They tried to pursue the same strategy in this referendum with disastrous consequences.

This time, the media were unwilling to keep immigration out of the story and we spent days focused on that issue – an issue which Leave led on by 40% or more.

The size of that Leave lead was a result of a second faulty media judgment. The Remain campaign didn’t just try and ignore immigration at the end of the campaign; they ignored it throughout. In the early months of the campaign, when they should have been undermining the idea that leaving the EU would solve immigration, they were patting themselves on the back for keeping the focus on the economy. As a result, that deficit on immigration did not shift at any point.

In contrast, the Leave campaign had a radically different strategy. They spent the first nine months of the campaign trying to close down their deficit on the economy; only turning to their strong suit of immigration at the close. They spent time dreaming up plans for trade deals with India, China and America – not because they thought they would win the economic argument, but because they knew they couldn’t afford to be too far behind on it.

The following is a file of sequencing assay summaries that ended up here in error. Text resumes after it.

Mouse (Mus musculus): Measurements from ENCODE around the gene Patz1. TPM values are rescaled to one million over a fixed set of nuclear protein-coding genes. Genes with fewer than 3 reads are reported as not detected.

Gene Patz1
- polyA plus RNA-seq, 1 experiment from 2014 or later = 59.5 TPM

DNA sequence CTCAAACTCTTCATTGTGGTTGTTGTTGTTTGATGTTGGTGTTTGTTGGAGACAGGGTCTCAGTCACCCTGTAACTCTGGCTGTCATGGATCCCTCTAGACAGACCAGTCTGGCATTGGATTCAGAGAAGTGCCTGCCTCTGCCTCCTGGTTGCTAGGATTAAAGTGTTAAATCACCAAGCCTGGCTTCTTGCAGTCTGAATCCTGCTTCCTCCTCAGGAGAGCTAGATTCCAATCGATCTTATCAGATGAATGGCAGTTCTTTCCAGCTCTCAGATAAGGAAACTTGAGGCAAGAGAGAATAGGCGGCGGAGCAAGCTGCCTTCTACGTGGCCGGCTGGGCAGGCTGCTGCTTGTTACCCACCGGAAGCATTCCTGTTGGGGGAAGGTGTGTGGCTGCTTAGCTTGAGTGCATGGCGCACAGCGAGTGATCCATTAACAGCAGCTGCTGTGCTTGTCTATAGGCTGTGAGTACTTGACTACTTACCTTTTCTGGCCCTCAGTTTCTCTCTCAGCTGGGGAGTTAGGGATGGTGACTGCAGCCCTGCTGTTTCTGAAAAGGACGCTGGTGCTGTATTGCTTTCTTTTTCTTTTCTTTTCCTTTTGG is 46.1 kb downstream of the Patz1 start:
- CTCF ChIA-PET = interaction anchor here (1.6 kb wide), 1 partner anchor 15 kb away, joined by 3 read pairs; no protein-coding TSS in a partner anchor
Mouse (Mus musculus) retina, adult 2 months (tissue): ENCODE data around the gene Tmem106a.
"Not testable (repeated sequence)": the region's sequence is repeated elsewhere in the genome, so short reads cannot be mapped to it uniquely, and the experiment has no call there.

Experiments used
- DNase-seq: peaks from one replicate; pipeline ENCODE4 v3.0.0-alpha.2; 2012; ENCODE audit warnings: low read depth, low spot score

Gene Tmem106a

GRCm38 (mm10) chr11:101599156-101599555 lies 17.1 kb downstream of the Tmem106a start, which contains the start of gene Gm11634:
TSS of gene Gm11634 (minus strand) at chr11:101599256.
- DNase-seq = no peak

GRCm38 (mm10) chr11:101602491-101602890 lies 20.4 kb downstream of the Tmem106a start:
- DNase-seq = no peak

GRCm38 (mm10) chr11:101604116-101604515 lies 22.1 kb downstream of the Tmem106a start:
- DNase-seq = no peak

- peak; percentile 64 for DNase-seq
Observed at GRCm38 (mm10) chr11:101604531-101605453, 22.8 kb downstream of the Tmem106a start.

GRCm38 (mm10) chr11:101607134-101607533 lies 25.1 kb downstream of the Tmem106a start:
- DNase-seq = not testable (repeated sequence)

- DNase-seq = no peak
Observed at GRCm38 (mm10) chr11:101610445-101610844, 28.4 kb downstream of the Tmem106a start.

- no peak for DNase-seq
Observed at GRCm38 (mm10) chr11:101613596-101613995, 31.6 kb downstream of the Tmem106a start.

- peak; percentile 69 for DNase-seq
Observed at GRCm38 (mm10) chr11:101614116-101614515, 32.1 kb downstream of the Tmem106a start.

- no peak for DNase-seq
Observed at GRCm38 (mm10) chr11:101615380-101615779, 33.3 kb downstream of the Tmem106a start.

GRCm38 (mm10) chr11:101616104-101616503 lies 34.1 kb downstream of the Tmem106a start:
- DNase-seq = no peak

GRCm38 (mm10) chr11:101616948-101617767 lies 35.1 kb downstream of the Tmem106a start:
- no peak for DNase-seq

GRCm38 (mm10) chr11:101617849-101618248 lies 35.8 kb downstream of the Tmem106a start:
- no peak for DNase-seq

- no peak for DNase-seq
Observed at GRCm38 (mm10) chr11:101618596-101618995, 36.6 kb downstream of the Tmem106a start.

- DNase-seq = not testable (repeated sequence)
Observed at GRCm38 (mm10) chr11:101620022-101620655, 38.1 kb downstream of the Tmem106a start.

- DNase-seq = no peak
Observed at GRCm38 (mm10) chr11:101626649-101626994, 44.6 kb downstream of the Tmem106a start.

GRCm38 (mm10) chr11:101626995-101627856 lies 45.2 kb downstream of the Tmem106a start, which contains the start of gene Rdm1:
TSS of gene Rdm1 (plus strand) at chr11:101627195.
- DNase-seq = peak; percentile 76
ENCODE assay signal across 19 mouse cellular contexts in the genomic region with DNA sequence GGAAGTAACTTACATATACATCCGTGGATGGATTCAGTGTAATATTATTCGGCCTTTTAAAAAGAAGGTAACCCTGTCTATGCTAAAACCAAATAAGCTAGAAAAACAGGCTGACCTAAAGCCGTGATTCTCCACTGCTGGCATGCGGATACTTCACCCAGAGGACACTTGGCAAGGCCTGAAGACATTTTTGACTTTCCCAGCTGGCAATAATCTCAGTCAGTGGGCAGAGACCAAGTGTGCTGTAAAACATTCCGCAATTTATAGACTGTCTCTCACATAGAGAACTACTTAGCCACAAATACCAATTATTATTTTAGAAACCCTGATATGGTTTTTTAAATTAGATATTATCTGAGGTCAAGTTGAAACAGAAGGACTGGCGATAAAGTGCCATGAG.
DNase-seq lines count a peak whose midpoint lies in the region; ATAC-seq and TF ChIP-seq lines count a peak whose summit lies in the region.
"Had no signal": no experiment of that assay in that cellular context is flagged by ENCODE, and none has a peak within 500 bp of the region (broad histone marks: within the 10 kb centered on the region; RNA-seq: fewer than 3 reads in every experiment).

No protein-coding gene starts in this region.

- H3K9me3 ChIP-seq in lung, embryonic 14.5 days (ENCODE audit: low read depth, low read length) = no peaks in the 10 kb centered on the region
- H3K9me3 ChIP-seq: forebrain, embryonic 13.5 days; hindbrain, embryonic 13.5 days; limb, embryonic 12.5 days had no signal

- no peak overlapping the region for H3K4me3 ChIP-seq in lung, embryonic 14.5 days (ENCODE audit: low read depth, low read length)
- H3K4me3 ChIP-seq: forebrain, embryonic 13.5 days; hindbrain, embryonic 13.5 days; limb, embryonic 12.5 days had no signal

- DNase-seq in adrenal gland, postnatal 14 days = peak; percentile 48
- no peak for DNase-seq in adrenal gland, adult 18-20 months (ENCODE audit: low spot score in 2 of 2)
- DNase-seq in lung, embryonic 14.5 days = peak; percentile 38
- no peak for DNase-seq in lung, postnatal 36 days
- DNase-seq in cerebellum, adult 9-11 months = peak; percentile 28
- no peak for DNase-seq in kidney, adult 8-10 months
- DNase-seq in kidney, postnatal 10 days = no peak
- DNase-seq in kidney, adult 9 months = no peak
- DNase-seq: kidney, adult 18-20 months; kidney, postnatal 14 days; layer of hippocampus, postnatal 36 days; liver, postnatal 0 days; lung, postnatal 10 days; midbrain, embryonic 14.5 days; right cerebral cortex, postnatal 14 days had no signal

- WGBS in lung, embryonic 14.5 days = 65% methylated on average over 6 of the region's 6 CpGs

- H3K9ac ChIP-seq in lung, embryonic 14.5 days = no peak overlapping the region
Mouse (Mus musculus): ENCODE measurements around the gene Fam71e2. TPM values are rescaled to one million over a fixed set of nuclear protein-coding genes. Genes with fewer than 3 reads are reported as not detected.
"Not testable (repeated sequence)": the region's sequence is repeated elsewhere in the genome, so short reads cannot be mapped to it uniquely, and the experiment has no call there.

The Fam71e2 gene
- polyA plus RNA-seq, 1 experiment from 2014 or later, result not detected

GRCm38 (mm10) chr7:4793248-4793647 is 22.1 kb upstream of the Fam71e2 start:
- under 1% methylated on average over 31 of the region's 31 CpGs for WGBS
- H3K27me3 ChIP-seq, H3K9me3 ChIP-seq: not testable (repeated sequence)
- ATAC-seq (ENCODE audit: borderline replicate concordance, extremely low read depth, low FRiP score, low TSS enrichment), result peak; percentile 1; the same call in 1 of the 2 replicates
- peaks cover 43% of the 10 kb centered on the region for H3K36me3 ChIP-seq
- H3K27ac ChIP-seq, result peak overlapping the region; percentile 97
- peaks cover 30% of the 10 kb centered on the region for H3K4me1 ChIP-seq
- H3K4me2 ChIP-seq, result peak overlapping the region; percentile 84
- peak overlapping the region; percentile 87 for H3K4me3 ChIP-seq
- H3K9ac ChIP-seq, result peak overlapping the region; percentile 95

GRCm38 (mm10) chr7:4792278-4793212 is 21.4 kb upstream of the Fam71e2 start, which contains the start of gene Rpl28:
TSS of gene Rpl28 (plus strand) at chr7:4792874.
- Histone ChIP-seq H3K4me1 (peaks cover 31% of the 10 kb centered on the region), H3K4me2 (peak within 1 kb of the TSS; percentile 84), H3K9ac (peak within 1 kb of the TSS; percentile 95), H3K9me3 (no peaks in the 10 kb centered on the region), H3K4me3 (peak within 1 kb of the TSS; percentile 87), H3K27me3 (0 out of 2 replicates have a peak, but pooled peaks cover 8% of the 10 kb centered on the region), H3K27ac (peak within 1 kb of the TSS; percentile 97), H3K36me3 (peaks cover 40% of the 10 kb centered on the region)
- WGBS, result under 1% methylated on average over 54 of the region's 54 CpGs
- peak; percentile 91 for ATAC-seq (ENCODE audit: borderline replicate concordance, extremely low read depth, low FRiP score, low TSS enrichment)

The result of these strategies was that Leave led Remain on immigration by 40 points, but trailed on the economy by just 5.

The Remain campaign let their judgment of the media dynamic determine their message strategy. They got that judgment wrong, and their message wrong.

It is worth noting that this victory for Leave came in the face of a strong, data-driven ground campaign for Remain. Working with the same consultants who the Tories used at the General Election in 2015, they modeled the electorate and used it to guide online ads and field activity. Whether it delivered an uplift in their vote or not is unclear, but it certainly was blown out of the water by their failure on message.